Alcohol and other drug use is a major problem in Australian workplaces costing more than $4 billion a year. Of this, $3.6 billion is due to absenteeism. Alcohol has been identified as a significant psychosocial risk in the workplace.

While testing is legal to ensure the health and safety of workers, companies must have explicit policies telling employees their objectives and the consequences of being drug affected at work. Many workplaces, particularly in safety sensitive industries like building and construction, manufacturing, mining, transport and aviation, test regularly for alcohol and other drugs.

While workplace health and safety laws are largely uniform across the country, there are no specific provisions regarding how and in what way alcohol and other drug testing should be conducted. Most workplaces that test do it either at random intervals and with no notice as workers enter high risk worksites if there is a suspicion of use, or if a safety incident occurs.

Testing usually involves breath tests for alcohol, similar to police roadside testing of drivers, or urine or saliva tests for other drugs. Current standards require positive tests to undergo further testing in a laboratory to confirm the result. Alcohol testing is an effective way to detect someone who is unfit for work because they are intoxicated. The test involves measuring alcohol in the blood stream and correlating this with impairment.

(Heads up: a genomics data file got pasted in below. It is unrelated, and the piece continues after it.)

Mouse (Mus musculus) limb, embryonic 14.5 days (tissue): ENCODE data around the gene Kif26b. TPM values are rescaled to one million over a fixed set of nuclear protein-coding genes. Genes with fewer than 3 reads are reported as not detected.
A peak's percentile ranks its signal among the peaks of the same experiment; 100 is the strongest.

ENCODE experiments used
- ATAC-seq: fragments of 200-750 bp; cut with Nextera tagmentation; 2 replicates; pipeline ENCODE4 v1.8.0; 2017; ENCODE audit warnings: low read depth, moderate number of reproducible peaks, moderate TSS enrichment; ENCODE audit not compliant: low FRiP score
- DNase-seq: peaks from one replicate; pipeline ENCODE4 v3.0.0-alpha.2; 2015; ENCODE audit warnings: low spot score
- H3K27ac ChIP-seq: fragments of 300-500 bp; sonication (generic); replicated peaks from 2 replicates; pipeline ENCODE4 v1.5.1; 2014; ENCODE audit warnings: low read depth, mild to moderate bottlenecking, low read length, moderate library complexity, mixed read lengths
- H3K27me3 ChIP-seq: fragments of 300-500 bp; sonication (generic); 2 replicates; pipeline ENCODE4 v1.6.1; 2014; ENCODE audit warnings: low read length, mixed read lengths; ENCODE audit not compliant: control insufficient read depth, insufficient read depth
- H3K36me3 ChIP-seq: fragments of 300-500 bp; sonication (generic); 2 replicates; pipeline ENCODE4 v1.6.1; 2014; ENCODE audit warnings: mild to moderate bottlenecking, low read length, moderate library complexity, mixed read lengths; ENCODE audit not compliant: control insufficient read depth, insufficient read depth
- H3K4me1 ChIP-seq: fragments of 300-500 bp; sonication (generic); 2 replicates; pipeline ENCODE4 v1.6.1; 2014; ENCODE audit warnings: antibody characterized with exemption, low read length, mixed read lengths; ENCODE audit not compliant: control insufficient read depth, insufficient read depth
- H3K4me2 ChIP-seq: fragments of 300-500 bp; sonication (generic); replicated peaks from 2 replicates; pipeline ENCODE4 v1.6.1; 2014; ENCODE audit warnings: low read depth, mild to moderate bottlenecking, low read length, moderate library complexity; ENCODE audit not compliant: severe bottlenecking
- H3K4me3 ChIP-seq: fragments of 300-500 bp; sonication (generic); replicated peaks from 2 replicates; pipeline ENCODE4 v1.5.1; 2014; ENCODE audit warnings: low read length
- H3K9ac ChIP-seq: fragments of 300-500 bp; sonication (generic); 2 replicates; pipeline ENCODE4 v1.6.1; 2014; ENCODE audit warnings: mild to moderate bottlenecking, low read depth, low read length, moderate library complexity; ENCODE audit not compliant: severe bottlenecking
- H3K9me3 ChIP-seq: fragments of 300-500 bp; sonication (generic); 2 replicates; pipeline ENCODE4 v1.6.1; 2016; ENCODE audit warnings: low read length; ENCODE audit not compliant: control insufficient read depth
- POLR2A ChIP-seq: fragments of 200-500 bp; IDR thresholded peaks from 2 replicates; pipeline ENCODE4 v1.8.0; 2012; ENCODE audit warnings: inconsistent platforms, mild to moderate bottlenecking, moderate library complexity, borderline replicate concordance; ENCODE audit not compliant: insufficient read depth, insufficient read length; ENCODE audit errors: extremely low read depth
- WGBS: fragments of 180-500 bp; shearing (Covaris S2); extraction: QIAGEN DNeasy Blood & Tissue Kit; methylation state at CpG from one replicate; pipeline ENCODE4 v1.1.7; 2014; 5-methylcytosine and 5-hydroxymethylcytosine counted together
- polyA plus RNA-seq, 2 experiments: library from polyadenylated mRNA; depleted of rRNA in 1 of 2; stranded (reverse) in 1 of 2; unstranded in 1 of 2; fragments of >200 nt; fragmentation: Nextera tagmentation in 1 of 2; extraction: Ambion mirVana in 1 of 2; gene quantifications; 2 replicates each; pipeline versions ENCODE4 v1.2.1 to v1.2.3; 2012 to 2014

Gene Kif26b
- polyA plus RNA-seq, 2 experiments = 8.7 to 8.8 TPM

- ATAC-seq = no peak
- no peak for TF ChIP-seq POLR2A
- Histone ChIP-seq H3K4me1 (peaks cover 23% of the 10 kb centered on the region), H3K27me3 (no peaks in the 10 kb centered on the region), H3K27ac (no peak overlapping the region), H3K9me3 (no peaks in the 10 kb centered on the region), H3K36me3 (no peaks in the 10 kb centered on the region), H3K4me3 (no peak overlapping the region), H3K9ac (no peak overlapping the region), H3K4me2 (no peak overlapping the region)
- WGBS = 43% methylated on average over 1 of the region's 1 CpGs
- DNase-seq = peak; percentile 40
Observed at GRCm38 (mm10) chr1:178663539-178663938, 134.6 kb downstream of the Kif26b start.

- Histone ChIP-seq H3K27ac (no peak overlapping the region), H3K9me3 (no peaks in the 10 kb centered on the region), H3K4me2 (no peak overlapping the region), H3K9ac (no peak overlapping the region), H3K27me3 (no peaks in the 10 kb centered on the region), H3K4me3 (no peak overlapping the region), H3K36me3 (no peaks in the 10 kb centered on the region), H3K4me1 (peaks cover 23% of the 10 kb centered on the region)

The problem with testing for illicit and pharmaceutical drugs is that these tests don’t necessarily indicate intoxication. Both urine and saliva tests have long detection windows, so drugs can be detected hours, days or even months after the effects have worn off. THC (Delta-9 tetrahydrocannabinol), the psychoactive component of cannabis, can be detected up to 30 hours after consumption in a saliva test and nearly a month after consumption in a urine test.

The Victorian parliament is currently holding an inquiry into the laws governing workplace drug testing, with a particular focus on whether current laws discriminate against medicinal cannabis users. Under its terms of reference, the inquiry is considering whether testing may be improved to ensure due process and natural justice occurs in workplaces with these users.

Drug testing is considered quite invasive so it needs strong evidence to justify its use. But there is very limited good research available. The evidence we do have is mixed. There is some indication testing can reduce risk of injury but other research has found no impact. The highest quality evidence shows testing doesn’t reduce overall alcohol or other drug use.

What makes good alcohol and other drug policy?

So testing may be helpful for workplace safety in industries where there is a high risk of injury, but it’s not enough on its own to improve the health of the majority of the workforce. For that to occur, testing needs to be part of a comprehensive workplace strategy. Fatigue, stress and mental health problems can all impact on health and safety in similar ways to alcohol and other drugs. So there needs to be a broader consideration of “fitness for work” than just alcohol and other drug intoxication.

Also, much of the negative impact of alcohol and other drugs in the workplace is not in safety but in productivity and absenteeism rates. A good alcohol and other drug policy reduces the damaging effect of usage, fatigue, stress and mental health issues by creating a healthy workplace culture where:

• wellbeing is valued and supported
• workers receive early education and support
• managers and team leaders are trained to identify workers at risk
• clear referral options such as an identified employee assistance program (EAP) provider are available
• there are return to work options for workers who have been impaired
• there are clear expectations about what is and what is not acceptable to ensure fitness for work.

Workplaces with effective drug and alcohol policies have happier, healthier and more productive staff and reduced absenteeism.